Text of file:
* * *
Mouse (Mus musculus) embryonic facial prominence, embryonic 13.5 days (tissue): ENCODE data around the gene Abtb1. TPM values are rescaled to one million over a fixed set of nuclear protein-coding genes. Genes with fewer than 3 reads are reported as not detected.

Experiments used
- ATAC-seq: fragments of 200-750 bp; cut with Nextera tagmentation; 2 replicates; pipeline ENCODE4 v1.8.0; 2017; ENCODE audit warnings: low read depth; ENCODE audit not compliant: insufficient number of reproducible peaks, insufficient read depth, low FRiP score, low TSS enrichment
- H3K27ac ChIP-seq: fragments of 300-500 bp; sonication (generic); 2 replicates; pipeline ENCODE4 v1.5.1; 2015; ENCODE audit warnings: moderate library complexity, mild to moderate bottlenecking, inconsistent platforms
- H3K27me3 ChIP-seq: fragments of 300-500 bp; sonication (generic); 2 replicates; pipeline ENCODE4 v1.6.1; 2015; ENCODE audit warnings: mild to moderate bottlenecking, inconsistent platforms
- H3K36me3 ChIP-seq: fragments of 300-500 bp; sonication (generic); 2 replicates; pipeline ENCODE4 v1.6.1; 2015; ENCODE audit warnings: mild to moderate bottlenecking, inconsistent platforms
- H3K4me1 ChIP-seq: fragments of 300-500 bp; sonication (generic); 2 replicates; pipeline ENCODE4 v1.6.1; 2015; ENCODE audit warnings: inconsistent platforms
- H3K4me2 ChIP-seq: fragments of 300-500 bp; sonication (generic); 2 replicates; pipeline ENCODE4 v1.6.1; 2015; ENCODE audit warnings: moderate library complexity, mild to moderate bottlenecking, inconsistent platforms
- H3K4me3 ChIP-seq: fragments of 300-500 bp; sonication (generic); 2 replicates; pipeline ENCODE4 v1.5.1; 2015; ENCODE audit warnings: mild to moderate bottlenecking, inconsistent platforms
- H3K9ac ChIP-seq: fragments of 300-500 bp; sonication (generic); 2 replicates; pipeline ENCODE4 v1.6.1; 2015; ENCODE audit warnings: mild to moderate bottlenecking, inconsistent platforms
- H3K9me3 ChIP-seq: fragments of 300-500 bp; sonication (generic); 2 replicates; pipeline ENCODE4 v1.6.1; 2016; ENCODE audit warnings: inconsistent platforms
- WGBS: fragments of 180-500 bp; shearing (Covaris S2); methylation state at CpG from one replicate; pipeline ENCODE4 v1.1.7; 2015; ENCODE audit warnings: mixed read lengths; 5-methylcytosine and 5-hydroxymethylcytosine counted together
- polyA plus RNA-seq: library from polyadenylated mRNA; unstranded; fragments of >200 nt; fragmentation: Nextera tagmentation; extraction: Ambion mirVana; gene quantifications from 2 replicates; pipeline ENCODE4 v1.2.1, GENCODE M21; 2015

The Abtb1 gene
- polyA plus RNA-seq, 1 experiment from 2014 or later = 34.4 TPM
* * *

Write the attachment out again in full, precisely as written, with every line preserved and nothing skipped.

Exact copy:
Mouse (Mus musculus) embryonic facial prominence, embryonic 13.5 days (tissue): ENCODE data around the gene Abtb1. TPM values are rescaled to one million over a fixed set of nuclear protein-coding genes. Genes with fewer than 3 reads are reported as not detected.

Experiments used
- ATAC-seq: fragments of 200-750 bp; cut with Nextera tagmentation; 2 replicates; pipeline ENCODE4 v1.8.0; 2017; ENCODE audit warnings: low read depth; ENCODE audit not compliant: insufficient number of reproducible peaks, insufficient read depth, low FRiP score, low TSS enrichment
- H3K27ac ChIP-seq: fragments of 300-500 bp; sonication (generic); 2 replicates; pipeline ENCODE4 v1.5.1; 2015; ENCODE audit warnings: moderate library complexity, mild to moderate bottlenecking, inconsistent platforms
- H3K27me3 ChIP-seq: fragments of 300-500 bp; sonication (generic); 2 replicates; pipeline ENCODE4 v1.6.1; 2015; ENCODE audit warnings: mild to moderate bottlenecking, inconsistent platforms
- H3K36me3 ChIP-seq: fragments of 300-500 bp; sonication (generic); 2 replicates; pipeline ENCODE4 v1.6.1; 2015; ENCODE audit warnings: mild to moderate bottlenecking, inconsistent platforms
- H3K4me1 ChIP-seq: fragments of 300-500 bp; sonication (generic); 2 replicates; pipeline ENCODE4 v1.6.1; 2015; ENCODE audit warnings: inconsistent platforms
- H3K4me2 ChIP-seq: fragments of 300-500 bp; sonication (generic); 2 replicates; pipeline ENCODE4 v1.6.1; 2015; ENCODE audit warnings: moderate library complexity, mild to moderate bottlenecking, inconsistent platforms
- H3K4me3 ChIP-seq: fragments of 300-500 bp; sonication (generic); 2 replicates; pipeline ENCODE4 v1.5.1; 2015; ENCODE audit warnings: mild to moderate bottlenecking, inconsistent platforms
- H3K9ac ChIP-seq: fragments of 300-500 bp; sonication (generic); 2 replicates; pipeline ENCODE4 v1.6.1; 2015; ENCODE audit warnings: mild to moderate bottlenecking, inconsistent platforms
- H3K9me3 ChIP-seq: fragments of 300-500 bp; sonication (generic); 2 replicates; pipeline ENCODE4 v1.6.1; 2016; ENCODE audit warnings: inconsistent platforms
- WGBS: fragments of 180-500 bp; shearing (Covaris S2); methylation state at CpG from one replicate; pipeline ENCODE4 v1.1.7; 2015; ENCODE audit warnings: mixed read lengths; 5-methylcytosine and 5-hydroxymethylcytosine counted together
- polyA plus RNA-seq: library from polyadenylated mRNA; unstranded; fragments of >200 nt; fragmentation: Nextera tagmentation; extraction: Ambion mirVana; gene quantifications from 2 replicates; pipeline ENCODE4 v1.2.1, GENCODE M21; 2015

The Abtb1 gene
- polyA plus RNA-seq, 1 experiment from 2014 or later = 34.4 TPM